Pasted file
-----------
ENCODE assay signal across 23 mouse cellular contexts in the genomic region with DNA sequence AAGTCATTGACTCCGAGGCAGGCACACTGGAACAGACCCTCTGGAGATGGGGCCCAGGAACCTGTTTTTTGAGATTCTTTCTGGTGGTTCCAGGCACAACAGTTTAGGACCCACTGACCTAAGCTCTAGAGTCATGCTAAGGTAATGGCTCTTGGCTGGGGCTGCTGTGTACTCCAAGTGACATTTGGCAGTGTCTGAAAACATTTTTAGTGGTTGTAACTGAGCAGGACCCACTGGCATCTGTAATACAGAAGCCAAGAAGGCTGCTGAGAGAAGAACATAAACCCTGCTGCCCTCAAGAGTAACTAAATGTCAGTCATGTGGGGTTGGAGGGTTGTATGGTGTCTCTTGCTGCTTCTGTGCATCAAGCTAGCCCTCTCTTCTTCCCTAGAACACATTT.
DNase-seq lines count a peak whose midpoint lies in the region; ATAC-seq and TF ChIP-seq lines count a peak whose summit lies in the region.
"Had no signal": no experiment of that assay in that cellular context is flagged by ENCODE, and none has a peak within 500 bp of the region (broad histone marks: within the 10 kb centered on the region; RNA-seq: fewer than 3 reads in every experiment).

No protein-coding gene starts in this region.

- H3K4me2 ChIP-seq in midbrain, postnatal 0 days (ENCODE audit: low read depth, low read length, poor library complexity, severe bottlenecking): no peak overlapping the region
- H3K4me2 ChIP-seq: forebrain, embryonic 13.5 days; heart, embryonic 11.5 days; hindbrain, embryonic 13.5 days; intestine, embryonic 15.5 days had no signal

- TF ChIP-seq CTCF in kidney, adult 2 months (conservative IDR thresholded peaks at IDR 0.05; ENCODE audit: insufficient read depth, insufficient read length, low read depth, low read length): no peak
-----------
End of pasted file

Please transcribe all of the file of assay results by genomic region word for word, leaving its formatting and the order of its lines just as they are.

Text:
ENCODE assay signal across 23 mouse cellular contexts in the genomic region with DNA sequence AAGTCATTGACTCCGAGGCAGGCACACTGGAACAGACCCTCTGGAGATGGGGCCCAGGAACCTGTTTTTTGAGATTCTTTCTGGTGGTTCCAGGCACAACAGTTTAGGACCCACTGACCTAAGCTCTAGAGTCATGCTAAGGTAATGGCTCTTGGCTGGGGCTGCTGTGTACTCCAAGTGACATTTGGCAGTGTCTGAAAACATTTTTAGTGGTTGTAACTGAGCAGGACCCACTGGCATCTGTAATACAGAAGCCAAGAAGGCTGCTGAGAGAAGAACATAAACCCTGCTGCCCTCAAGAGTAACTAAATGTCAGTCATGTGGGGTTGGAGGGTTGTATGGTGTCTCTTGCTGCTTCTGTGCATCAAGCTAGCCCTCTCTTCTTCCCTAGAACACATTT.
DNase-seq lines count a peak whose midpoint lies in the region; ATAC-seq and TF ChIP-seq lines count a peak whose summit lies in the region.
"Had no signal": no experiment of that assay in that cellular context is flagged by ENCODE, and none has a peak within 500 bp of the region (broad histone marks: within the 10 kb centered on the region; RNA-seq: fewer than 3 reads in every experiment).

No protein-coding gene starts in this region.

- H3K4me2 ChIP-seq in midbrain, postnatal 0 days (ENCODE audit: low read depth, low read length, poor library complexity, severe bottlenecking): no peak overlapping the region
- H3K4me2 ChIP-seq: forebrain, embryonic 13.5 days; heart, embryonic 11.5 days; hindbrain, embryonic 13.5 days; intestine, embryonic 15.5 days had no signal

- TF ChIP-seq CTCF in kidney, adult 2 months (conservative IDR thresholded peaks at IDR 0.05; ENCODE audit: insufficient read depth, insufficient read length, low read depth, low read length): no peak